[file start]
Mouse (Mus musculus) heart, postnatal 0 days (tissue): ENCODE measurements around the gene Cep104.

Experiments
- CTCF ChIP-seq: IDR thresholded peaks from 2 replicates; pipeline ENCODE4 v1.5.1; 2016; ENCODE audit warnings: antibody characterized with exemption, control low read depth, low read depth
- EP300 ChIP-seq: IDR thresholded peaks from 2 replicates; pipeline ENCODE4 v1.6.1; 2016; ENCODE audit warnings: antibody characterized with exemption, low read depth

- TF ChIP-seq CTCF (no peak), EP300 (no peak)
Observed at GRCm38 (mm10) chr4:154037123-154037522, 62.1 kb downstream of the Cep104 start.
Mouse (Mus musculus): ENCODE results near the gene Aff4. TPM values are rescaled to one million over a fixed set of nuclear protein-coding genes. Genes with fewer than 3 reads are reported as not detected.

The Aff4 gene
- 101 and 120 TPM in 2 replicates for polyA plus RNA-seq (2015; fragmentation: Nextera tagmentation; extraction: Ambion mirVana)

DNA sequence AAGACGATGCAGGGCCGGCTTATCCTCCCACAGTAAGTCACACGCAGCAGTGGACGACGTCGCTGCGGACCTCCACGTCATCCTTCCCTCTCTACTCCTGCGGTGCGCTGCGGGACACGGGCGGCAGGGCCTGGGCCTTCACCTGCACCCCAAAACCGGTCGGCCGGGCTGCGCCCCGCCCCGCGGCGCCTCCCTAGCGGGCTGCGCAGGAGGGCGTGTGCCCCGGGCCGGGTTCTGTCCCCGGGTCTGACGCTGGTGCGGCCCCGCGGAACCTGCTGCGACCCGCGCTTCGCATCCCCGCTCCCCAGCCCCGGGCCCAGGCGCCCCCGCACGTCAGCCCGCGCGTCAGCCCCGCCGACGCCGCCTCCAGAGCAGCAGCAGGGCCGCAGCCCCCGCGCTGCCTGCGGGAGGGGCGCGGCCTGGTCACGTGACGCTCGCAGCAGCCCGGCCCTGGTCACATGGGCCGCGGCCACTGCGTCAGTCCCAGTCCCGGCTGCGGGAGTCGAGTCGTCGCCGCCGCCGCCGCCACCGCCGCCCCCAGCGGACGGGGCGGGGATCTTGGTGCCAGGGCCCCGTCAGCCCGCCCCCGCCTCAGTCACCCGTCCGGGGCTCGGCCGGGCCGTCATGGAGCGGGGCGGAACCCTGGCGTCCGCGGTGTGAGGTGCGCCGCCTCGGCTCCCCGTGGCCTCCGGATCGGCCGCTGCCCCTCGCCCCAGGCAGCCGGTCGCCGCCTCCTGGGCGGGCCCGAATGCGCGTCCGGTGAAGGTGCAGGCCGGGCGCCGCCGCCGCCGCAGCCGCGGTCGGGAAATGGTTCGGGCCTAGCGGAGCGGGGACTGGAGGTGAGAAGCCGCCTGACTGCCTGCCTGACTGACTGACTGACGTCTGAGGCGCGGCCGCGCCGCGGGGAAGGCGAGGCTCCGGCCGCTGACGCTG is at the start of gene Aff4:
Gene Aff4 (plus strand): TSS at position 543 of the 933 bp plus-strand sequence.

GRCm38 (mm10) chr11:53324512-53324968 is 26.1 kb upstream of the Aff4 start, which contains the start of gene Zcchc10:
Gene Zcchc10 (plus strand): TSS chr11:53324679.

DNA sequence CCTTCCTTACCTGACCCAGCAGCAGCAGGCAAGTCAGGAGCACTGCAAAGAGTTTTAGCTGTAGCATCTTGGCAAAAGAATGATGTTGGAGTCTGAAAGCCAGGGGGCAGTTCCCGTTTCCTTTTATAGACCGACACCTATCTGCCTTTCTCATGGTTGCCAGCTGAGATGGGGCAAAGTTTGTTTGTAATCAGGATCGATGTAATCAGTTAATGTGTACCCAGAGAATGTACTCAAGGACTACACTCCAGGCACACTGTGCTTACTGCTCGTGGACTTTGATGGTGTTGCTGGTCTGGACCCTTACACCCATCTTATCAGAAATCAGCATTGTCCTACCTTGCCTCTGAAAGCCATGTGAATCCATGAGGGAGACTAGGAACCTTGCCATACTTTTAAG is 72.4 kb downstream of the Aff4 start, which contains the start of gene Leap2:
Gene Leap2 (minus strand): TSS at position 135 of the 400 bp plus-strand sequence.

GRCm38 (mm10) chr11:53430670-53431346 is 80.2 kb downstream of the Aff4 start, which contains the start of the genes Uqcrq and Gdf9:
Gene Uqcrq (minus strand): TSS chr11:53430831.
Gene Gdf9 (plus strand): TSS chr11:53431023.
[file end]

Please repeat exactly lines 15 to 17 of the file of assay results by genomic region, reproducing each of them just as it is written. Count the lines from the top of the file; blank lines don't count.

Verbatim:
Gene Leap2 (minus strand): TSS at position 135 of the 400 bp plus-strand sequence.

GRCm38 (mm10) chr11:53430670-53431346 is 80.2 kb downstream of the Aff4 start, which contains the start of the genes Uqcrq and Gdf9:
Gene Uqcrq (minus strand): TSS chr11:53430831.